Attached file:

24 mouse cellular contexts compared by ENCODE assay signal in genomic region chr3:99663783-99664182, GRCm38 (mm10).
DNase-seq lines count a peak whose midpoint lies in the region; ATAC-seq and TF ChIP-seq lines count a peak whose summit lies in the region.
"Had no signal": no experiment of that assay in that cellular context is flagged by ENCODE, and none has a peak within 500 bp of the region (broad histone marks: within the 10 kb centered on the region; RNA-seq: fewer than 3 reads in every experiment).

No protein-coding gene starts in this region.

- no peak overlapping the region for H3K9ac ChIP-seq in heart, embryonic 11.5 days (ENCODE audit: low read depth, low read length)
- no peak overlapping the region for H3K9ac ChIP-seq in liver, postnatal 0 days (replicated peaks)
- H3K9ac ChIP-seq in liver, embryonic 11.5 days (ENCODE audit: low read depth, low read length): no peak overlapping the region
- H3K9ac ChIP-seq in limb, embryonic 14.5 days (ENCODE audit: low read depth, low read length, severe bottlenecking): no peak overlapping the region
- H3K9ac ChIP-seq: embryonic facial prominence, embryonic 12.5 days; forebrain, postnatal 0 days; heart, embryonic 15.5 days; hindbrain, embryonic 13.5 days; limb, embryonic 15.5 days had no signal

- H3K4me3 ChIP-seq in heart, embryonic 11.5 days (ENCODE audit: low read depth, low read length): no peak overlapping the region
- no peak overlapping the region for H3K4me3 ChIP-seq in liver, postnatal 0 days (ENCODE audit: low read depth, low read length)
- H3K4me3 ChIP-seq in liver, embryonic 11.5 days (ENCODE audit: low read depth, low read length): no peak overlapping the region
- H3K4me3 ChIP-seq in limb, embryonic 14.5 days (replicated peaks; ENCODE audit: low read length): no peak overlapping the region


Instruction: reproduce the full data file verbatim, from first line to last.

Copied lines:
24 mouse cellular contexts compared by ENCODE assay signal in genomic region chr3:99663783-99664182, GRCm38 (mm10).
DNase-seq lines count a peak whose midpoint lies in the region; ATAC-seq and TF ChIP-seq lines count a peak whose summit lies in the region.
"Had no signal": no experiment of that assay in that cellular context is flagged by ENCODE, and none has a peak within 500 bp of the region (broad histone marks: within the 10 kb centered on the region; RNA-seq: fewer than 3 reads in every experiment).

No protein-coding gene starts in this region.

- no peak overlapping the region for H3K9ac ChIP-seq in heart, embryonic 11.5 days (ENCODE audit: low read depth, low read length)
- no peak overlapping the region for H3K9ac ChIP-seq in liver, postnatal 0 days (replicated peaks)
- H3K9ac ChIP-seq in liver, embryonic 11.5 days (ENCODE audit: low read depth, low read length): no peak overlapping the region
- H3K9ac ChIP-seq in limb, embryonic 14.5 days (ENCODE audit: low read depth, low read length, severe bottlenecking): no peak overlapping the region
- H3K9ac ChIP-seq: embryonic facial prominence, embryonic 12.5 days; forebrain, postnatal 0 days; heart, embryonic 15.5 days; hindbrain, embryonic 13.5 days; limb, embryonic 15.5 days had no signal

- H3K4me3 ChIP-seq in heart, embryonic 11.5 days (ENCODE audit: low read depth, low read length): no peak overlapping the region
- no peak overlapping the region for H3K4me3 ChIP-seq in liver, postnatal 0 days (ENCODE audit: low read depth, low read length)
- H3K4me3 ChIP-seq in liver, embryonic 11.5 days (ENCODE audit: low read depth, low read length): no peak overlapping the region
- H3K4me3 ChIP-seq in limb, embryonic 14.5 days (replicated peaks; ENCODE audit: low read length): no peak overlapping the region